Governor Hannah Penn, first woman governor, 1670-1726
Pennsylvania Heritage, v.29n.4, Fal. 2003

Governor M. Clifford Townsend turns on switch for Christmas lighting, 1937
Blackford County (IN) Historical Society News, Nov. 2008

Governor Paul V. McNutt at the Democratic convention, Franklin Roosevelt suspicions, 1932-1940
Traces of Indiana and Midwestern History, v.26n.3, Sum. 2014

Pep the cat-murdering dog sentenced to Eastern State Penitentiary by Gov. Gifford Pinchot, 1924
Mennisenk (Minisink Valley Historical Society, NY), v.27n.3, 2012

Petition to Gov. Thomas Posey from Harrison Co. citizens protesting black settlers, 1814
Traces of Indiana and Midwestern History, v.25n.1, Win. 2013

Thomas Jefferson letter to Indiana Territorial Governor William Henry Harrison, Feb. 27, 1803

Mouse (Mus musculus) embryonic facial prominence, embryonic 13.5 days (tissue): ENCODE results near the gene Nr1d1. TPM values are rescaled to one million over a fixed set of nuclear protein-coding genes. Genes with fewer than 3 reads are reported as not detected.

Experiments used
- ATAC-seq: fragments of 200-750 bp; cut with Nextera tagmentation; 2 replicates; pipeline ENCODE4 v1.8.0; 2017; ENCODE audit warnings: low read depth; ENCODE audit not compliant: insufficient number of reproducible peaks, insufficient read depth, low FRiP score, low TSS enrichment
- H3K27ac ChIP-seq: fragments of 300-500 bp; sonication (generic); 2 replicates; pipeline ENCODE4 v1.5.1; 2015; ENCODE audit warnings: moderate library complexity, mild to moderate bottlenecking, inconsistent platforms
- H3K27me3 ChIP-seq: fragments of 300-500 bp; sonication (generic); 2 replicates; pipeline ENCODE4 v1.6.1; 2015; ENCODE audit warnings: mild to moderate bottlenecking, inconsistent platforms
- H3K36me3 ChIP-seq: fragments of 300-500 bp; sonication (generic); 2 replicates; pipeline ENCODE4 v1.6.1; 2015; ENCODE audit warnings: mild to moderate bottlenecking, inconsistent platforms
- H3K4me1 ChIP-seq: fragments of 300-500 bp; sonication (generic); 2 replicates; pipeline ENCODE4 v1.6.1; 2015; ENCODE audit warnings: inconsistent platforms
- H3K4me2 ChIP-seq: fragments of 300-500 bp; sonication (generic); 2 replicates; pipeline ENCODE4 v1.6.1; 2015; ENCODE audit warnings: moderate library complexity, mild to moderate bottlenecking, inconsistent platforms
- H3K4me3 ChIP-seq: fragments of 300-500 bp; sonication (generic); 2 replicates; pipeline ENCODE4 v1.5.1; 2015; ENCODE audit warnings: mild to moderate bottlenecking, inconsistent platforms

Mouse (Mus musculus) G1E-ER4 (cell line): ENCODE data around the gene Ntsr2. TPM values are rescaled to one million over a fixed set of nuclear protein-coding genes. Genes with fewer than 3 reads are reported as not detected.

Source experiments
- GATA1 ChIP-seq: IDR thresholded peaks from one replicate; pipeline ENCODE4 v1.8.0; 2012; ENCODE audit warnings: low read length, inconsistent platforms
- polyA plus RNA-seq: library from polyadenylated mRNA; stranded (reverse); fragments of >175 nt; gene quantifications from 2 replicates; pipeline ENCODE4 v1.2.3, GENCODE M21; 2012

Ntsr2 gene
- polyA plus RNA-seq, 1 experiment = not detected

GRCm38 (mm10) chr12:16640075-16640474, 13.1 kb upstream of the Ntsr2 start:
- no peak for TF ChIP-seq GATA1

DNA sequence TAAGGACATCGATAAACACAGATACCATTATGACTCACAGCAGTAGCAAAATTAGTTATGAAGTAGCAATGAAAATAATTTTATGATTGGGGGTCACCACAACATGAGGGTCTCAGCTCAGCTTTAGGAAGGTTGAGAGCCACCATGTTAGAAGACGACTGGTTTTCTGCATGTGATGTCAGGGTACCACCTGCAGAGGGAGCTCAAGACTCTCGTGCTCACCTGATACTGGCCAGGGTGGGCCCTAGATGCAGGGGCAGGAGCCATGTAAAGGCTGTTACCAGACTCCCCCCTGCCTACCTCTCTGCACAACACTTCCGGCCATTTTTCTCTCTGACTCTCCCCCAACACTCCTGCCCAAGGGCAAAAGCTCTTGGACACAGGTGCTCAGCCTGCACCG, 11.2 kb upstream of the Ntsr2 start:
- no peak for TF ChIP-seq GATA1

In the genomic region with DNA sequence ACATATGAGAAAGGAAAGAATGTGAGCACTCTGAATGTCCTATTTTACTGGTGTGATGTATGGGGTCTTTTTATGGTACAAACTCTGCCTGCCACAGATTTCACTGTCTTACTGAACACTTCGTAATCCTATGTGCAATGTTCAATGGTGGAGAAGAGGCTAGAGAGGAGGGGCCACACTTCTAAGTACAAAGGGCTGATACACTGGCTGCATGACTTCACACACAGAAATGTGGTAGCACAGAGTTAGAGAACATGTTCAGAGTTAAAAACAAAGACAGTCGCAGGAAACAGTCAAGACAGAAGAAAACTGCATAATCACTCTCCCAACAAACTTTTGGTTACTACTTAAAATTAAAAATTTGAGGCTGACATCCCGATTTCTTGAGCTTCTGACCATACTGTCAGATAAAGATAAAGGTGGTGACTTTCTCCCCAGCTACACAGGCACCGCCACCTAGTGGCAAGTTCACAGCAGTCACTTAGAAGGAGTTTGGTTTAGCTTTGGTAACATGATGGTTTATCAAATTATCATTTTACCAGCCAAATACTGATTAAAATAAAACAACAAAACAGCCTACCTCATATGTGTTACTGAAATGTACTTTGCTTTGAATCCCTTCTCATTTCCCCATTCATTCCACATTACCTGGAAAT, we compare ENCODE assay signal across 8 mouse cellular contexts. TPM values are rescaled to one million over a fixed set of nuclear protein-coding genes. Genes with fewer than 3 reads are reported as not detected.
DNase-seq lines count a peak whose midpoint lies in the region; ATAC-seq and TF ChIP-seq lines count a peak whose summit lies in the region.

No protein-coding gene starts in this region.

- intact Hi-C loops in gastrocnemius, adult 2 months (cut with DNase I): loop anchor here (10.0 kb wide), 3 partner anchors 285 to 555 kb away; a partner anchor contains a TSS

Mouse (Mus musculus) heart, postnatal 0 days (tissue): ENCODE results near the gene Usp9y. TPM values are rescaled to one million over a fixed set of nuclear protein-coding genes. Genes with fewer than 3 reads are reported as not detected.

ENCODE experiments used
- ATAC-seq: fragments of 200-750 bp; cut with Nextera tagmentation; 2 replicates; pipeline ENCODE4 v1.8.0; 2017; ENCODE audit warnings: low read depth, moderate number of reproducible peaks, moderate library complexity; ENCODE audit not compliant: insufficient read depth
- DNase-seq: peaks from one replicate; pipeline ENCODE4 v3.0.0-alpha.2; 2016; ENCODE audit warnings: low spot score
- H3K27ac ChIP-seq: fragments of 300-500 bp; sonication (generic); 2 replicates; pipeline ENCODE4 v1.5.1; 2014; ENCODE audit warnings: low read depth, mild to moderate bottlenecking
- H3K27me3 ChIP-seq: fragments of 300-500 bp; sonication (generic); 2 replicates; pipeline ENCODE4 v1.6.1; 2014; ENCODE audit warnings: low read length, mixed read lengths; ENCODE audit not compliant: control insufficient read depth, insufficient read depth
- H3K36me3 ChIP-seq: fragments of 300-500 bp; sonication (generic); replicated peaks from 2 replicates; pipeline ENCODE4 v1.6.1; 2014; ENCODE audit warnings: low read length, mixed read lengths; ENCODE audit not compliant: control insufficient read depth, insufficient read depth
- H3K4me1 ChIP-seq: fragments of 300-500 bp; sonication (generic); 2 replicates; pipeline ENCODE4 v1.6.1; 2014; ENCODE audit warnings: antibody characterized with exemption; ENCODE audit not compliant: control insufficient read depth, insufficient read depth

Potawatomi Trail of Death Association Newsletter, Aug. 2010

History Tidbits: The Reform of the Progressive Era
by Allison DePrey Singleton
Was your great-grandmother a suffragette? Were your family members teetotalers or did they make bathtub gin? Did your ancestor work as a meat packer? If you answered yes to any of these questions, your ancestors’ lives experienced dramatic changes as the twentieth century dawned.

The Gilded Age, which dominated the last decades of the nineteenth century, was known for its opulence, excesses, and corruption. Many local city governments were run by political machines and influenced by the wealthy.  Beginning in the 1890s, a reform movement arose in response to the problems associated with this culture of corruption, industrialization, and politics. The reformist leaders of this so-called Progressive Era took on such wide-ranging issues as women’s suffrage, improved housing, and purer food and drugs. They were determined to end corruption, promote education, and improve living conditions of the poor, especially in cities. They saw the evils of rampant alcoholism and enacted Prohibition. They sought to break up monopolies and promote efficiency in business management. The Era lasted until the 1920s but was at its peak during the first two decades after 1900.